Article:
Dems focusing solely on Hoffman in New York

Judging from expenditures made by national Democrats, the party believes its biggest obstacle to victory in a New York special election is not the Republican candidate but the Conservative Party's nominee.

The Democratic Congressional Campaign Committee and its allies have not run advertisements attacking Assemblywoman Dede Scozzafava since Oct. 20, a week ago. Instead, the party has focused solely on knocking down Conservative Party candidate Doug Hoffman.


Meanwhile, Democratic strategists in Washington are privately beginning to downplay expectations for the race, hinting that they would not be surprised if Hoffman were to win outright, defeating both Scozzafava and attorney Bill Owens (D).

Two recent polls, both commissioned by conservative organizations that support Hoffman, show the Conservative leading both his rivals. Public polls have showed Hoffman trailing Owens and Scozzafava, but sources in Hoffman's camp and among Democrats with knowledge of the race each say private polls show a two-way contest between Hoffman and Owens, leaving Scozzafava out in the cold.

"This race is neck and neck between Owens and Hoffman," said DCCC spokesman Ryan Rudominer.

On Tuesday, the American Federation of State, County and Municipal Employees reported purchasing nearly $200,000 in advertisements targeting Hoffman. Over the weekend, the DCCC began running new ads targeting Hoffman, bringing the total the committee has spent on the race to more than $525,000.

Scozzafava's campaign dismisses the notion that they are out of the running, insisting that Hoffman's and Owens' absence on the campaign trail will stick with voters.

"The only poll that we're focused on is Nov. 3, next Tuesday," said Matt Burns, Scozzafava's spokesman. "At the end of the day, people are looking for a leader who will stand up and fight for them in Congress and be accountable and answer questions, and the only person who has done that in this race is Dede Scozzafava."

Hoffman's campaign says it is unsurprised by the focus on their candidate, pointing to Owens' party label and Scozzafava's cordial history with labor unions.

"We've expected all along that in the final weeks of this campaign, big labor would be coming after us. Big labor is supporting both Dede Scozzafava and Bill Owens. The one person they don't want in Congress is Doug Hoffman," said Rob Ryan, a Hoffman advisor.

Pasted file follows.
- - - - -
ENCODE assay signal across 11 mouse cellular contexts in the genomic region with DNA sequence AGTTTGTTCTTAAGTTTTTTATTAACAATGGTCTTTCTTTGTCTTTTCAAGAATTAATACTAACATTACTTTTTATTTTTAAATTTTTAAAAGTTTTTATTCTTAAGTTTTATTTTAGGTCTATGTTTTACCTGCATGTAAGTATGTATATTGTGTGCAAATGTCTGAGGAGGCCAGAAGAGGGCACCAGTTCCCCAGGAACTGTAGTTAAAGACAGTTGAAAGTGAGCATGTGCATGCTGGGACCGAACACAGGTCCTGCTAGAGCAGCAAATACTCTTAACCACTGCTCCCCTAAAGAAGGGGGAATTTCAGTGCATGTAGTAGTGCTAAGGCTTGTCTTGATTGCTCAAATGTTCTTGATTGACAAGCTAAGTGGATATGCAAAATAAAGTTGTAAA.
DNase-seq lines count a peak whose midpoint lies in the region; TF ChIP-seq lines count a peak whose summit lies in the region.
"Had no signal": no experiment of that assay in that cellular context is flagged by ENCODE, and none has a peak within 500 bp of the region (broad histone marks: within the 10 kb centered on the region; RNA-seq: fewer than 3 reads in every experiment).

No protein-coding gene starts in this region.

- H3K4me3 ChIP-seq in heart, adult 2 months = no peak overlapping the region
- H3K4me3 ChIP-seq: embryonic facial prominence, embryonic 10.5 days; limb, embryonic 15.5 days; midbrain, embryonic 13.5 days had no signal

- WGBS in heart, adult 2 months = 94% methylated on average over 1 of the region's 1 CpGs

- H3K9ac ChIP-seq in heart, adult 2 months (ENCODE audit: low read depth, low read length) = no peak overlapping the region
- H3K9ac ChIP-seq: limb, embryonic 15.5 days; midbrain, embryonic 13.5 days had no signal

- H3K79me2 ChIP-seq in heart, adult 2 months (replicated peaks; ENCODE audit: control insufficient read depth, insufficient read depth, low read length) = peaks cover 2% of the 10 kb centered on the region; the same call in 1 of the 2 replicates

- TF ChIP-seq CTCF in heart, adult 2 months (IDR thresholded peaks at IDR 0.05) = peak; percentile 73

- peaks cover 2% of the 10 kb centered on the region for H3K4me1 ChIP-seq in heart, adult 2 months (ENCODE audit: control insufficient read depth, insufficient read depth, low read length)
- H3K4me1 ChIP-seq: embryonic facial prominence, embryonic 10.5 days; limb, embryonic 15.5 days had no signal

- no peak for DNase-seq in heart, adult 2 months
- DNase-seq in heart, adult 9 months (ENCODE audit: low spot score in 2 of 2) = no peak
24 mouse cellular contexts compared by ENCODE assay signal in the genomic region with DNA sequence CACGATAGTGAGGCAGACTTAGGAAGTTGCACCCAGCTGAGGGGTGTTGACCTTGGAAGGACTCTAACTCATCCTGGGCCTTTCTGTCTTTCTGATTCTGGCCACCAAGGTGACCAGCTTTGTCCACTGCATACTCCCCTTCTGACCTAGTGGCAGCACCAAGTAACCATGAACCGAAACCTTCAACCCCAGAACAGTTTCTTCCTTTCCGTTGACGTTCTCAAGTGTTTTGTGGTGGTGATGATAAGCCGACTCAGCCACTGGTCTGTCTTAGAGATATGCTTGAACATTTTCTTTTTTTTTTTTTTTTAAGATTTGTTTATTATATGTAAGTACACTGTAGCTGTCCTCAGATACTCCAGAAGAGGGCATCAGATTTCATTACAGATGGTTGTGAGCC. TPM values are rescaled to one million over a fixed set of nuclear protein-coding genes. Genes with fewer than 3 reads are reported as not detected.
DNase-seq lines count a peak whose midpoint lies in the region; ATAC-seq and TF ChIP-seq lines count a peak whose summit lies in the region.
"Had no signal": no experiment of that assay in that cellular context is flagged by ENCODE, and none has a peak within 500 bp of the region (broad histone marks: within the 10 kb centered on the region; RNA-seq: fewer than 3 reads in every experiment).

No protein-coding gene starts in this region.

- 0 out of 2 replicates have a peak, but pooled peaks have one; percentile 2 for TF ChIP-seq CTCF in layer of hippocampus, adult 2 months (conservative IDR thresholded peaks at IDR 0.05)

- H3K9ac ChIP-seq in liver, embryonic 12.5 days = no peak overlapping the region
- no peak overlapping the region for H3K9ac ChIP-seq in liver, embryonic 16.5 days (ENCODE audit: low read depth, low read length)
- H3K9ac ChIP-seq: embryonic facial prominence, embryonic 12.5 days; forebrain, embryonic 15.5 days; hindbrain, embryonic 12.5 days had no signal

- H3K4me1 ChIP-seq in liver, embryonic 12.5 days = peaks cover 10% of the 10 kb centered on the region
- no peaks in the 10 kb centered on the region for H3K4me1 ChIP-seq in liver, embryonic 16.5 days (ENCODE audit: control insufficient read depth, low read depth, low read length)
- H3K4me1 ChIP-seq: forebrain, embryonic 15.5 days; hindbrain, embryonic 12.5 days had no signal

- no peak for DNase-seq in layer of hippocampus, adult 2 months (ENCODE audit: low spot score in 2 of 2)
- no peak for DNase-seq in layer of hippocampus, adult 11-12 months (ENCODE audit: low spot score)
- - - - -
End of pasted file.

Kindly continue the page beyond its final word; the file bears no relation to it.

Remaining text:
"The polls are showing, and anyone who's in the district is hearing, there's a groundswell of support for Doug Hoffman," Ryan added. "Voters are sick and tired of disfunction in Albany and disfunction in Washington, and they're looking for an outsider not from the Beltway."

GOP strategists contend Democrats are attacking Hoffman in order to erode his base among independent voters that Owens needs.

"I think the DCCC is hitting Hoffman because they see the same things we have been seeing -- he's taking a large chunk of independent voters that Owens desperately needs to win," one GOP aide said. Scozzafava "has already taken over $1 million in negative ads against her, so there is no need to hit her."

Indeed, public polls not conducted for any of the campaigns show Hoffman actually leading his two opponents among independent voters. Owens gets the vast majority of Democrats, while Scozzafava beats both her rivals by about 20 points among Republicans.

To many, that suggests Hoffman will do best among those who voted for President Obama but who are now disaffected by his first nine months in office.


Republicans have taken their own shots in the race, dedicating at least $890,000 against Owens, according to the National Republican Congressional Committee's reports filed at the Federal Election Commission. The party has not attacked Hoffman in televised ads, though spokespeople have taken shots at him for living outside the district and for playing the role of the spoiler.

And though the situation may look bleak for the GOP, the party is still committing resources to the race. On Monday, the NRCC dropped another $41,000 on advertisements.

Those ads are more essential in propping up Scozzafava than DCCC support for Owens. FEC reports filed last week show Owens had raised $503,000 through Oct. 14, twice as much as Scozzafava had raised (Hoffman pulled in just over $300,000, the reports show).

And while Hoffman has experienced an online fundraising surge and Owens got his own boost from a fundraiser with President Obama last week, Scozzafava has benefited from fundraisers with two different sets of House Republicans, meaning she likely still trails her rivals in the cash chase.

-- This article was updated at 3:19 p.m.